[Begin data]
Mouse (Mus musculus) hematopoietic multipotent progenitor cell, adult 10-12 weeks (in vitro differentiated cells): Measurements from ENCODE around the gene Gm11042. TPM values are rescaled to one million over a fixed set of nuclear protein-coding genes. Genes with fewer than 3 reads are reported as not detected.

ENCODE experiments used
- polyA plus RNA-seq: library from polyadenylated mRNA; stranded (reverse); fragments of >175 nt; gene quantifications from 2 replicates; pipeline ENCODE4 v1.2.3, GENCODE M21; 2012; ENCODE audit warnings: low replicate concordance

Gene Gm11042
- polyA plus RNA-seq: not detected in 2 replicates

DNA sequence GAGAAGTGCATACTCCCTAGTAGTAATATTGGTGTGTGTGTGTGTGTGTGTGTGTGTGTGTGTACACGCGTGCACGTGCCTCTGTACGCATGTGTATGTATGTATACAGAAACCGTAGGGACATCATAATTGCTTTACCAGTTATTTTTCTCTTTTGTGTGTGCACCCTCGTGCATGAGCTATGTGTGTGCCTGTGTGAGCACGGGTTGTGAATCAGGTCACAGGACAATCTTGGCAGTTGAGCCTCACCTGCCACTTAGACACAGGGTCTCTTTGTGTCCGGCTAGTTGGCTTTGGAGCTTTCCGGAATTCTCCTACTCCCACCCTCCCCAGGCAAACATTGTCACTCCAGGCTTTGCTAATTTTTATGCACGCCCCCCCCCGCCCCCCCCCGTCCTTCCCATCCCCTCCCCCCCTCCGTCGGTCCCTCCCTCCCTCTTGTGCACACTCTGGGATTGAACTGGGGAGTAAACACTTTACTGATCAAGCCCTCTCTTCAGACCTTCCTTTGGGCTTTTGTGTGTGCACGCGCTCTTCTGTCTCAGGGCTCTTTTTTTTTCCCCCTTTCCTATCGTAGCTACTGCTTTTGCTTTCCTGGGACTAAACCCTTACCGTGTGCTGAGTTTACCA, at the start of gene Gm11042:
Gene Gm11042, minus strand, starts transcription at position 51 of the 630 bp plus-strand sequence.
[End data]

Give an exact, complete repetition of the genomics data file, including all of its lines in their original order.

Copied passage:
Mouse (Mus musculus) hematopoietic multipotent progenitor cell, adult 10-12 weeks (in vitro differentiated cells): Measurements from ENCODE around the gene Gm11042. TPM values are rescaled to one million over a fixed set of nuclear protein-coding genes. Genes with fewer than 3 reads are reported as not detected.

ENCODE experiments used
- polyA plus RNA-seq: library from polyadenylated mRNA; stranded (reverse); fragments of >175 nt; gene quantifications from 2 replicates; pipeline ENCODE4 v1.2.3, GENCODE M21; 2012; ENCODE audit warnings: low replicate concordance

Gene Gm11042
- polyA plus RNA-seq: not detected in 2 replicates

DNA sequence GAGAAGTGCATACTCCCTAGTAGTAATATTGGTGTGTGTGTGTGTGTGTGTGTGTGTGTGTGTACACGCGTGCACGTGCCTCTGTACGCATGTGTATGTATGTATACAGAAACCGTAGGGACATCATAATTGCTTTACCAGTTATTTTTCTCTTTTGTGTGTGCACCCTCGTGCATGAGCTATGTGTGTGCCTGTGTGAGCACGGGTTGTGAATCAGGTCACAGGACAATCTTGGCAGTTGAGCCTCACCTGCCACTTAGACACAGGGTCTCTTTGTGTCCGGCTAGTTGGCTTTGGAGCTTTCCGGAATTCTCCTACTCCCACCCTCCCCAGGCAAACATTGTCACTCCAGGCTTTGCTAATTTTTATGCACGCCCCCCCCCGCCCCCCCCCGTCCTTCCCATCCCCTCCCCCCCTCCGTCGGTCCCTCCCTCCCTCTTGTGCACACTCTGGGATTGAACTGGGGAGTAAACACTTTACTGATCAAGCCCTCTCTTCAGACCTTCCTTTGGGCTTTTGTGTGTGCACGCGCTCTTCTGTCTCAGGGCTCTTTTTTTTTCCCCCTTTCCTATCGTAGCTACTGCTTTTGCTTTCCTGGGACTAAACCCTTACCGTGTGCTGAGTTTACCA, at the start of gene Gm11042:
Gene Gm11042, minus strand, starts transcription at position 51 of the 630 bp plus-strand sequence.